Physical Chemistry

Phosphorescence Enables Identification of Electronic State for Acridinium Salt in Solutions

Authors

  • Xiaolong Zhang Hefei National Laboratory for Physical Science at the Microscale, Bio-X Interdisciplinary Division, University of Science and Technology of China ,
  • Jiajun Du Hefei National Laboratory for Physical Science at the Microscale, Bio-X Interdisciplinary Division, University of Science and Technology of China ,
  • Fan Liao Hefei National Laboratory for Physical Science at the Microscale, Bio-X Interdisciplinary Division, University of Science and Technology of China ,
  • Hao Su Hefei National Laboratory for Physical Science at the Microscale, Bio-X Interdisciplinary Division, University of Science and Technology of China ,
  • Xuepeng Zhang Hefei National Laboratory for Physical Sciences at the Microscale, University of Science and Technology of China, ,
  • Guoqing Zhang Hefei National Laboratory for Physical Sciences at the Microscale, University of Science and Technology of China, Hefei 230026, China

Abstract

Understanding intermolecular interactions between Lewis acid and base pairs is of fundamental importance in predicting non-covalent bonding and chemical reactivity. Here we show that an acridinium derivative, a Lewis acid, exhibits various degrees of interactions with Lewis bases of increasing nucleophilicity, including water (HOH), methanol (CH3OH), tetrahydrofuran (ROR), amines (R3N) and t-butoxide (RO-). Each interaction appears to result in a different type of solution state: solvation (e.g., water), coordination (e.g., tetrahydrofuran), chemical bonding (e.g., triethylamine), and radicals (e.g., t-butoxide). The solvated and coordinated acridinium molecules exhibit almost identical 1H-NMR spectra, but possess drastically different UV absorption and luminescence emission, particularly phosphorescence; on the other hand, coordinated and chemically bonded acridinium species which are differentiated by heat calorimetry titration, share the same luminescence spectra but show two different sets of 1H-NMR peaks. These distinct solution states could only be revealed by a combination of NMR and molecular fluorescence/phosphorescence spectroscopic methods, which could provide important clues in the mechanistic understanding of many important processes such as photo-redox reactions. The current report serves as an example of using phosphorescence spectroscopy as a complementary tool for characterizing electronic structures for interaction between organic molecules.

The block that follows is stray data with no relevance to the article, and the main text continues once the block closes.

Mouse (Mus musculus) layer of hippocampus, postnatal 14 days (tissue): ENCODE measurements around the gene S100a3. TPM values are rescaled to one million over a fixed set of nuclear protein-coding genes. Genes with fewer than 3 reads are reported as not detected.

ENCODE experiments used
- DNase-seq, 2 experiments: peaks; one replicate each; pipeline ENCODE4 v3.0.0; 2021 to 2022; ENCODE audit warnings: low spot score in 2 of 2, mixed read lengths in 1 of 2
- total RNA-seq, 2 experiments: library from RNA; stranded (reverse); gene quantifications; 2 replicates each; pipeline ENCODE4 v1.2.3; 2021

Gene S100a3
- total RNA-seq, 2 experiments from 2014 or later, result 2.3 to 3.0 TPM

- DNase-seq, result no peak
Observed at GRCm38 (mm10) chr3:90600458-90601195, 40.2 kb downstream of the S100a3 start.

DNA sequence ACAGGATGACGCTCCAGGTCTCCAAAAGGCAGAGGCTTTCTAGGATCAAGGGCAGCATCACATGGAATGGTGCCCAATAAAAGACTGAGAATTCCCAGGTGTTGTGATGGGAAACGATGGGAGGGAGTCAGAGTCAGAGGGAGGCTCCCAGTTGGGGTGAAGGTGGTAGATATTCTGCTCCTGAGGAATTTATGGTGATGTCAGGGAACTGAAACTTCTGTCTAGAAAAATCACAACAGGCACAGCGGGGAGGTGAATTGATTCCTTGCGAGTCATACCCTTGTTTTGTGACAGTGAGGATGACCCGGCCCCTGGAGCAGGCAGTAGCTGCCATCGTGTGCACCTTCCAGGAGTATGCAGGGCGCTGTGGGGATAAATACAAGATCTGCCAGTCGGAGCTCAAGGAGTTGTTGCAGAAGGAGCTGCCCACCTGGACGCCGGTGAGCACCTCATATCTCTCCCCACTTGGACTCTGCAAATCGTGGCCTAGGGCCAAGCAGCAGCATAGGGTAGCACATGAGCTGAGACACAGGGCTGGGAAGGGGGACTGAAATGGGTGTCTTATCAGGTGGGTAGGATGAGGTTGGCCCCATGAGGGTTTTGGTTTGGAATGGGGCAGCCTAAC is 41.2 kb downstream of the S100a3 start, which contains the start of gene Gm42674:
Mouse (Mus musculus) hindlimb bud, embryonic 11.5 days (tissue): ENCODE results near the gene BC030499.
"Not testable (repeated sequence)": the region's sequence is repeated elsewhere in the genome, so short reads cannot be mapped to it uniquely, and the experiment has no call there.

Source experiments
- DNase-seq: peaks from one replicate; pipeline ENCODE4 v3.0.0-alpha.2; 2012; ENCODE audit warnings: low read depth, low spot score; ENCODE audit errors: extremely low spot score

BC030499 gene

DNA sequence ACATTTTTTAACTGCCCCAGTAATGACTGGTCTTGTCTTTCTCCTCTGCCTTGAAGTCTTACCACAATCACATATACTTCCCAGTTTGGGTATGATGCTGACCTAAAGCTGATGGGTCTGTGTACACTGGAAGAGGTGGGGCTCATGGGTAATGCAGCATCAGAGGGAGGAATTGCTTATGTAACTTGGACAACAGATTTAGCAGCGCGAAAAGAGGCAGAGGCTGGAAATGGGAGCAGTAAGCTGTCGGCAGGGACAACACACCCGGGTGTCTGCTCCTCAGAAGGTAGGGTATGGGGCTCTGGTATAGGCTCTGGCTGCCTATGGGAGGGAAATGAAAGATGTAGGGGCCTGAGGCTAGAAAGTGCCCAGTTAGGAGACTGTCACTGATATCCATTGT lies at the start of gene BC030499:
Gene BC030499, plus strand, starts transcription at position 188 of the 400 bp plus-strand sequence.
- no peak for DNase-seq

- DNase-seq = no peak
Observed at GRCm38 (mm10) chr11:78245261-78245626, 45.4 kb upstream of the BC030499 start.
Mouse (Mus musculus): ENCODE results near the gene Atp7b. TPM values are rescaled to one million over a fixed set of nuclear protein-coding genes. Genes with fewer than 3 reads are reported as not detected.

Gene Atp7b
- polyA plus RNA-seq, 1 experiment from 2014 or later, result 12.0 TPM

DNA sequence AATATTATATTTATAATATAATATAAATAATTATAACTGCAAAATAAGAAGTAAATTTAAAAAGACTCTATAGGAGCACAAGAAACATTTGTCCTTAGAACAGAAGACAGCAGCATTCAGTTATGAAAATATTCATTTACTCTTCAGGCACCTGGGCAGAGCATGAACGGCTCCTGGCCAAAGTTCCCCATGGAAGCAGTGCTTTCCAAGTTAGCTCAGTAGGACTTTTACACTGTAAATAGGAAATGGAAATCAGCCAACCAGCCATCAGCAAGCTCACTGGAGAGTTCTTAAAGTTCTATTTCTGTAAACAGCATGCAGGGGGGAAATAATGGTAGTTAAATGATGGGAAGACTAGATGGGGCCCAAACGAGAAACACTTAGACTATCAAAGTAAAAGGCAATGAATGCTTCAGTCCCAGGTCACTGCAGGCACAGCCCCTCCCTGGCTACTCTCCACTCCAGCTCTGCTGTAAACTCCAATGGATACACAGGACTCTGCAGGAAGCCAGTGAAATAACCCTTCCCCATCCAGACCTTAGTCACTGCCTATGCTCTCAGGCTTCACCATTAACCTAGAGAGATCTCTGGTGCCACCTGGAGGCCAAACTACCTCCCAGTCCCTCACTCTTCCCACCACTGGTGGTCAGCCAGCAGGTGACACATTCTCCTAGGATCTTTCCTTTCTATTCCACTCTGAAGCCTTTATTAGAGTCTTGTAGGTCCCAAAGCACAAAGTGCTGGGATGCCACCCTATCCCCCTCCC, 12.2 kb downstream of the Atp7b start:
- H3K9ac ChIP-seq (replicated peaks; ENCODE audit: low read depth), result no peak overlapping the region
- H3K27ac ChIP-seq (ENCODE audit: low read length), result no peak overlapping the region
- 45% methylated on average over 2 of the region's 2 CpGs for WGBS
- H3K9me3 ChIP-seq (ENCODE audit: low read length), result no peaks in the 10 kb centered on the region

Content

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Supplementary material

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Phosphorescence Enables Identification of Electronic State for Acridinium Salt in Solutions
we provide detail synthetic procedure and some photophysical data in this part.